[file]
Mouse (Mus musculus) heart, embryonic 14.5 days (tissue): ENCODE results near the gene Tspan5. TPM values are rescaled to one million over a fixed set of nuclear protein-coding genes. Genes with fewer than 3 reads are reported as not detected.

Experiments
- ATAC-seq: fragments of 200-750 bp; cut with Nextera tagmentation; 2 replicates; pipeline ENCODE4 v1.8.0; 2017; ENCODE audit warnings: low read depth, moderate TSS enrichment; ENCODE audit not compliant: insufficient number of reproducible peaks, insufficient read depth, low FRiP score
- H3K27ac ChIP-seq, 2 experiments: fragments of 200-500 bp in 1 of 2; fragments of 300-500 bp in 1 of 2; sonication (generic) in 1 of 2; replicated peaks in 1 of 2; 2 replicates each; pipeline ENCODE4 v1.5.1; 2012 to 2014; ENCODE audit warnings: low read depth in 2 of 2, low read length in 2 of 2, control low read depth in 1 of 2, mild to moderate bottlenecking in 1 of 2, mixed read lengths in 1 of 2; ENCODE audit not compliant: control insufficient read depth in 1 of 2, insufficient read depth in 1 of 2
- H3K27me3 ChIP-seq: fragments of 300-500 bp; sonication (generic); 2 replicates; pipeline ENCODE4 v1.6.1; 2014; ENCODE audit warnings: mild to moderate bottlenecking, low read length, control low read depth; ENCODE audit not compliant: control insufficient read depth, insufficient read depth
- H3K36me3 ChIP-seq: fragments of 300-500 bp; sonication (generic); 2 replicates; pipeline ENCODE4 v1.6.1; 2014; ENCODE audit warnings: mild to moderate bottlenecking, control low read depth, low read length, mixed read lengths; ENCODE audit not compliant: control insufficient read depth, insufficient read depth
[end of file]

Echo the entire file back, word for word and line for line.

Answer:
Mouse (Mus musculus) heart, embryonic 14.5 days (tissue): ENCODE results near the gene Tspan5. TPM values are rescaled to one million over a fixed set of nuclear protein-coding genes. Genes with fewer than 3 reads are reported as not detected.

Experiments
- ATAC-seq: fragments of 200-750 bp; cut with Nextera tagmentation; 2 replicates; pipeline ENCODE4 v1.8.0; 2017; ENCODE audit warnings: low read depth, moderate TSS enrichment; ENCODE audit not compliant: insufficient number of reproducible peaks, insufficient read depth, low FRiP score
- H3K27ac ChIP-seq, 2 experiments: fragments of 200-500 bp in 1 of 2; fragments of 300-500 bp in 1 of 2; sonication (generic) in 1 of 2; replicated peaks in 1 of 2; 2 replicates each; pipeline ENCODE4 v1.5.1; 2012 to 2014; ENCODE audit warnings: low read depth in 2 of 2, low read length in 2 of 2, control low read depth in 1 of 2, mild to moderate bottlenecking in 1 of 2, mixed read lengths in 1 of 2; ENCODE audit not compliant: control insufficient read depth in 1 of 2, insufficient read depth in 1 of 2
- H3K27me3 ChIP-seq: fragments of 300-500 bp; sonication (generic); 2 replicates; pipeline ENCODE4 v1.6.1; 2014; ENCODE audit warnings: mild to moderate bottlenecking, low read length, control low read depth; ENCODE audit not compliant: control insufficient read depth, insufficient read depth
- H3K36me3 ChIP-seq: fragments of 300-500 bp; sonication (generic); 2 replicates; pipeline ENCODE4 v1.6.1; 2014; ENCODE audit warnings: mild to moderate bottlenecking, control low read depth, low read length, mixed read lengths; ENCODE audit not compliant: control insufficient read depth, insufficient read depth